Thu Jul 06 1865|
CMDR Thomas T Craven, USS Niagra, writes SECNAV from Fluhsing Roads, "On our passage over to this port on the 21st ultimo, the ship then being under the charge of a Holland pilot, at about 2:45 a. m. Acting Volunteer Lieutenant Eben Hoyt reported to me that the ship had touched bottom. I immediately gave the order to stop the engines, and so soon as I could reach the deck, finding that we had rapidly increased the depth of water from 5 to 15 fathoms, I brought the ship to anchor. At about 6 a. m., in reply to my enquiries, I was informed by some French fishermen who were passing us that the West Hinder light-boat bore about northeast, 6 miles distant, so it thus appears we had passed over the northern point of a shoal called the Bergues, on which is marked 3 fathoms. Most fortunately, the sea was unusually smooth, and the tide being about half flood, giving at least 4 fathoms to float in, the graze, as reported to me, must have been very slight, and could have done no injury to the ship.
At 9a.m. the weather, which had been since midnight thick and hazy, cleared up, and discovering the light-boat in the direction indicated by the fishermen, we resumed our course for Flushing. On weighing anchor, how ever, discovered that the stock was gone.
On our arrival here Rear-Admiral A. A. de Fries, the commandant of the station, very promptly and kindly offered to supply us with a new one, and on the 5th instant a new anchor stock, weighing over 1,600 pounds, was received on board free of charge.
I yesterday called upon the admiral to thank him for this act of civility, but when I applied to him for the bill of cost he positively refused to listen to me, saying that neither he nor his Government would ever consent to be paid for an act such as all friendly nations would be glad to have it in their power to render to one another. Of course I could do nothing less than renew the expression of my thanks, and [say] that I should immediately bring these facts to your notice.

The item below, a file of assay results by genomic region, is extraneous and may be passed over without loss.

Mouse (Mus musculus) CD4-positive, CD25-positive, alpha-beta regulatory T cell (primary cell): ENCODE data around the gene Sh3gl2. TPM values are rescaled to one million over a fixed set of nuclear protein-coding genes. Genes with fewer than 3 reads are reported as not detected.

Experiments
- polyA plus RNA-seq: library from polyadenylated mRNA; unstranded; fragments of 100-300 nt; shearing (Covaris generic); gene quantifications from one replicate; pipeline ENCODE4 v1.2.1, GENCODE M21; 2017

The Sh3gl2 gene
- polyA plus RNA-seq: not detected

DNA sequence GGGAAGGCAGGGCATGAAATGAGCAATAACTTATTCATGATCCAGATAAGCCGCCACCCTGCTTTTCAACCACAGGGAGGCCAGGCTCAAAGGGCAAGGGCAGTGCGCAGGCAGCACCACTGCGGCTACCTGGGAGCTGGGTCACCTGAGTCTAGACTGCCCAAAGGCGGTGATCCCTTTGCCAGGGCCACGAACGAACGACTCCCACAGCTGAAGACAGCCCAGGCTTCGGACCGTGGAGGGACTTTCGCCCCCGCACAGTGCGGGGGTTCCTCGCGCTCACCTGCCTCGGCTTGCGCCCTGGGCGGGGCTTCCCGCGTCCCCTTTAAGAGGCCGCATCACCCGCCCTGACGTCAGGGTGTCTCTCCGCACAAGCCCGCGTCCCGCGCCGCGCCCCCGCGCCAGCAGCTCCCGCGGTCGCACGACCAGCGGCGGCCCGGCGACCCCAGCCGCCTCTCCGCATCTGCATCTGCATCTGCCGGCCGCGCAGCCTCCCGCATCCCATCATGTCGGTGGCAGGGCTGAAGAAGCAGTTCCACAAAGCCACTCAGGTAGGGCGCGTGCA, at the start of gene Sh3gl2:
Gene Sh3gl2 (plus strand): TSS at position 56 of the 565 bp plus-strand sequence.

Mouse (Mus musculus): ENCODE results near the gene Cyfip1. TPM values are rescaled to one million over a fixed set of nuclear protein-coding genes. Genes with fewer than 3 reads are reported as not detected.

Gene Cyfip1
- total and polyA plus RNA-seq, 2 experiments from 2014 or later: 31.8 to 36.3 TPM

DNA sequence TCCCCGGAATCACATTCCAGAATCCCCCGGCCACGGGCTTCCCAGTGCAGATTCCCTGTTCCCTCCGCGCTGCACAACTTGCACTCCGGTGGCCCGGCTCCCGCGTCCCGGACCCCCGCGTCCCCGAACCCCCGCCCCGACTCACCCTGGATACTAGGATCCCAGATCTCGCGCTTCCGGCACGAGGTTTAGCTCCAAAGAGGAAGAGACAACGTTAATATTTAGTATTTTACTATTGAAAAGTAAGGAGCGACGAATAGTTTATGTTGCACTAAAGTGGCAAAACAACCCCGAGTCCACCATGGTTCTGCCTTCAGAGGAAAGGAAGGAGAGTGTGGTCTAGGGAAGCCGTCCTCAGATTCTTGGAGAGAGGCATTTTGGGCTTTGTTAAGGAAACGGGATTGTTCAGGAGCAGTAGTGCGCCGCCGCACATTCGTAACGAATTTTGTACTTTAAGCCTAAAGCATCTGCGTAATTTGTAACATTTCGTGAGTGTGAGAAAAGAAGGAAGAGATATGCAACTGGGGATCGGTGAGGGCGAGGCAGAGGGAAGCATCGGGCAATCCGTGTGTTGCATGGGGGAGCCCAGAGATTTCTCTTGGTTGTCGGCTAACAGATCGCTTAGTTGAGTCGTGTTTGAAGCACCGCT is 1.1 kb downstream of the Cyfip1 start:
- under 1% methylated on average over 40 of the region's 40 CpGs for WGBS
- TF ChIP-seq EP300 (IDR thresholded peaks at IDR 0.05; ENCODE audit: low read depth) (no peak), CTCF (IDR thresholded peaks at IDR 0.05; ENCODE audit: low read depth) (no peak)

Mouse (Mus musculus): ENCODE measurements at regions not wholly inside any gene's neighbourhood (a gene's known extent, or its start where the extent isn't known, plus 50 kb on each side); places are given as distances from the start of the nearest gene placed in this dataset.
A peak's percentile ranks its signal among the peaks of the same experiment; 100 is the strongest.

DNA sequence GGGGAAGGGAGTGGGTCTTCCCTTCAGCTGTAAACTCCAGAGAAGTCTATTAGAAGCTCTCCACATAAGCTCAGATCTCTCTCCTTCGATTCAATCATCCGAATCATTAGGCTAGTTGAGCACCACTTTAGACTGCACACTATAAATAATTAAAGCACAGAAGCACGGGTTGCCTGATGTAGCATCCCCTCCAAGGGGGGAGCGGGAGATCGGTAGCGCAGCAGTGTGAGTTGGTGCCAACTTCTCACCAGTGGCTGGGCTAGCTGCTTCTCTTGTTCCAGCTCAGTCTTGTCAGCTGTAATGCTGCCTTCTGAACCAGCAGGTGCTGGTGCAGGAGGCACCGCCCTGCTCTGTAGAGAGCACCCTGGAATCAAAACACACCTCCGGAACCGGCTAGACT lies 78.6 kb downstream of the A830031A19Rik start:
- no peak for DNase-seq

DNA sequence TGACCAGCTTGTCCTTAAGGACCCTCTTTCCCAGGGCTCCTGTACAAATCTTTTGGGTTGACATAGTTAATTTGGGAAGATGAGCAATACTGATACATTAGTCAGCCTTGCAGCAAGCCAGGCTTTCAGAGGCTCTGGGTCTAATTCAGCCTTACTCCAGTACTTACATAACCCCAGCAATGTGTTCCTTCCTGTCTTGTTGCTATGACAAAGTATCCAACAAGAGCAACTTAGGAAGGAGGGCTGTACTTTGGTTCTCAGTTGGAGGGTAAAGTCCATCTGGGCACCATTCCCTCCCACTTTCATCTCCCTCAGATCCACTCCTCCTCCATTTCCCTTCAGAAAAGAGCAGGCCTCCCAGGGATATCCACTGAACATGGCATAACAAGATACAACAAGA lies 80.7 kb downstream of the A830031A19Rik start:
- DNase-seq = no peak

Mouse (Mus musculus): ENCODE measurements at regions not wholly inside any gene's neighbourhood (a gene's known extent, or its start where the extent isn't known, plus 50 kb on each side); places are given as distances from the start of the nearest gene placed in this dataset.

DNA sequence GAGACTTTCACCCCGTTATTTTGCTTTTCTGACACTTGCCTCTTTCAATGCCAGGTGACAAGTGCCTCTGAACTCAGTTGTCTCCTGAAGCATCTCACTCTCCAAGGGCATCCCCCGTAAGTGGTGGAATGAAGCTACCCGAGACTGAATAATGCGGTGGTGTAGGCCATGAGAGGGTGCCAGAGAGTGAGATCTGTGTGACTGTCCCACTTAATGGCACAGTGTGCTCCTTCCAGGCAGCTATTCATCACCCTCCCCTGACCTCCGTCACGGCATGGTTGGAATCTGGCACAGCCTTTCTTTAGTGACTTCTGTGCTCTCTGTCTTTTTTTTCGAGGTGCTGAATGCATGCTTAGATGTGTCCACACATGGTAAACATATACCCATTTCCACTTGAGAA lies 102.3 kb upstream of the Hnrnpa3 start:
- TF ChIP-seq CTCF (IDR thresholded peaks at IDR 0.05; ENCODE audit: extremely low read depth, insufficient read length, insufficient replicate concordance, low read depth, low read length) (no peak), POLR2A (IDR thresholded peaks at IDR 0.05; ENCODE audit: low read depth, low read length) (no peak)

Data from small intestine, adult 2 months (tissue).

I now most respectfully suggest that some official notice on the part of our Government should be taken in this matter, and that not only the admiral, who has ever been prompt and earnest in his tender of services to our ships, but the Government, which has never joined in league with others to deny us the rights of hospitality, should receive some acknowledgment for their friendly courtesy toward us." SECNAV endorses it "Letter to Secretary of State, enclosing copy and suggesting tender
of thanks for the courtesy rendered."
SECNAV writes RADM Henry K Thatcher, West Gulf Squadron, "The Department has noticed that the several communications to the President from rebel officers, forwarded by you, bear an official signature, and it informs you that this is unnecessary, if not inappropriate.
In speaking of them in official dispatches you will avoid giving them any title derived from their position in the rebel service."
SECNAV writes RADM Samuel P Lee, Mississippi Squadron, "Your No. 291, dated the 27th ultimo, has been received. Five vessels only for the Mississippi Squadron are to be allowed, and this number is to include those at the Mound City station. But such others as are required to move stores, etc., will be retained until that duty is completed. The Department intends to break up the Mississippi Squadron.
The Bureaus of Construction and Equipment and Recruiting have given attention to other matters mentioned in your dispatch."